Two of the Seven Summits scare me. The first is Denali. Denali frightens me because of the weather—it’s totally out of one’s control and can be incredibly unpredictable. Every year, people die in accidents unrelated to any mistake they have made. An example of this would be the four Japanese climbers who died in an avalanche while descending Motorcycle Hill. Sometimes, shit happens and the weather causes unfortunate incidents.
The other mountain that makes me nervous is Carstensz Pyramid…but not because of the weather. There are several political and cultural anomalies that make Carstensz Pyramid one of the most dangerous summits in my opinion. I’ll break it down for you:
- Independence Movement: The province in which Carstensz Pyramid is located is currently trying to gain its independence from Indonesia. In the past months, they have killed a foreign journalist, shot at incoming planes, and conducted other dangerous stunts to further their movement. Separatist groups/independence movements are notoriously unpredictable and impassioned…you definitely don’t want to get caught in the wrong place at the wrong time. Considering our expedition begins the day of Indonesia’s independence, we might be doing exactly that…flying into a dangerous place at a very bad time.
- Exotic Location: The first issue is heightened by the fact that—of all the Seven Summits, even Everest—Carstensz Pyramid is the most difficult to get to. Just reaching the base of the mountain requires an arduous 5-10 day jungle hike through dense rainforest. There isn’t another option (helicopters no longer fly to Base Camp with any regularity). And getting out can’t be expedited…you’re stuck walking the 100 or so km to the nearest village whether you want to or not. This makes medical or safety evacuations difficult if not impossible. Not the most encouraging of situations.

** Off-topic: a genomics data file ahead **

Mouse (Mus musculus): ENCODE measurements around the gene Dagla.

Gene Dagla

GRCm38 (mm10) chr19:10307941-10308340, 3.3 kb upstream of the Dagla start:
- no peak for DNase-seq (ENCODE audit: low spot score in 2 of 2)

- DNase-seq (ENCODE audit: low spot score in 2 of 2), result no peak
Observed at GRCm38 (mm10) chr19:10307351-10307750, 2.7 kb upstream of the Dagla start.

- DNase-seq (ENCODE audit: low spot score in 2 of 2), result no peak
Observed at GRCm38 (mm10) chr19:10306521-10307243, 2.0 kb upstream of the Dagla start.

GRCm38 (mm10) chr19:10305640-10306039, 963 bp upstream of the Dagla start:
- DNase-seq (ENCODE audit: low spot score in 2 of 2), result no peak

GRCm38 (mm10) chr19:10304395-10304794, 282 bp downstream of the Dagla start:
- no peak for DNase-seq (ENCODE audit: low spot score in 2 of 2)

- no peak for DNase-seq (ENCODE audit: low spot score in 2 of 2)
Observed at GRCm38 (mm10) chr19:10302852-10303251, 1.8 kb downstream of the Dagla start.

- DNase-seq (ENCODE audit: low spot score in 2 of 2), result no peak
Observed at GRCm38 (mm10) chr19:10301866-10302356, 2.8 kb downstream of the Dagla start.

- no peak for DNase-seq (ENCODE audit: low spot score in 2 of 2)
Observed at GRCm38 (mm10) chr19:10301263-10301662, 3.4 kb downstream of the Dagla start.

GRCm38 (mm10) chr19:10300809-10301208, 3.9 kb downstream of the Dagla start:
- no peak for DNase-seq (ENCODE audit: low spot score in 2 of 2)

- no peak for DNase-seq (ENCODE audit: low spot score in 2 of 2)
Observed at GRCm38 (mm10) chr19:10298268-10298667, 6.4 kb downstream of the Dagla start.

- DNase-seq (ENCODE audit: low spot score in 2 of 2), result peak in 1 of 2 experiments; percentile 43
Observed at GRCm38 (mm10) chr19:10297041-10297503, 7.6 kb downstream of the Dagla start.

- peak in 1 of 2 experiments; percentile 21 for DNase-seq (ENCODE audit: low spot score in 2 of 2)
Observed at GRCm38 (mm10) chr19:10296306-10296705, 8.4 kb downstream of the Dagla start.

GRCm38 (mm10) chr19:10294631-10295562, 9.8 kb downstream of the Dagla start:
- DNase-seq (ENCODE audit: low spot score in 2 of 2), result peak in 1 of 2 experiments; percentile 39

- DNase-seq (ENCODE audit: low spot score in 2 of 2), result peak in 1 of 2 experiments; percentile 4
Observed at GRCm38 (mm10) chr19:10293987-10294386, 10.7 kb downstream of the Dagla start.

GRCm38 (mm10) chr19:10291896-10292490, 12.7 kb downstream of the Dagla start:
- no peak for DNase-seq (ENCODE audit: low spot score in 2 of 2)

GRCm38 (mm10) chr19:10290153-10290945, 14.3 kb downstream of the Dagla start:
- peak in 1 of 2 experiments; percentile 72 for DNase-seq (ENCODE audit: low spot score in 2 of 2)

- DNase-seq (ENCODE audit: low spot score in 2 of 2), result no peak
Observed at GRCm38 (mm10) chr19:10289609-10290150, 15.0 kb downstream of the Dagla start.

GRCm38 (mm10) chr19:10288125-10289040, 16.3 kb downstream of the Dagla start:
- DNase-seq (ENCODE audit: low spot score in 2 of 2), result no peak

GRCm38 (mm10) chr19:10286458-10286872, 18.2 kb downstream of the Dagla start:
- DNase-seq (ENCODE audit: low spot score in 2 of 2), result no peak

- Freeport Mine: The other nuance about the location is the Freeport Mine at the base of the mountain. I guess I lied…technically it is possible to get to the mountain quickly…but only through the Freeport Mine which operates essentially as its own country. It has its own armed security force that shoots on sight if anyone approaches. One group last year had an urgent medical issue and entered the mine, only to be shut in a shipping container without fresh food for seven days. Eventually a mineworker felt bad and was able to sneak them out on a helicopter. Cool, in like an adventure movie way. Not so cool when you are actually facing that as a real potential situation.
- Local Culture and Customs: The final dangerous aspect of this expedition is the locals. The local people of Iryan Jaya are incredibly impoverished. Making money as porters for expeditions is an important source of income for many of them. This is good, because if not for this income they might be eating you. Yes, that’s right, some of these tribes still practice cannibalism. They also use blow darts. And wear penis gourds. Don’t believe me? Just wait for the pics. If I ever get back to civilization…because the final thing is that their judicial system is based on an eye for an eye. So a situation might arise when someone—a local working as a porter, perhaps—gets crushed by a random rock fall. The locals would then hold the westerners responsible and exact “justice” by…yes…killing him or her. You probably don’t believe me. I wish I were making this up. How I know it’s true? It happened on an expedition last year.
As you can tell, this mountain will be an adventure no matter what happens. And by “adventure” I mean “an experience, usually hazardous, whose ending you do know not or cannot predict.” I’m just hoping that my ending involves us making it back home safely…!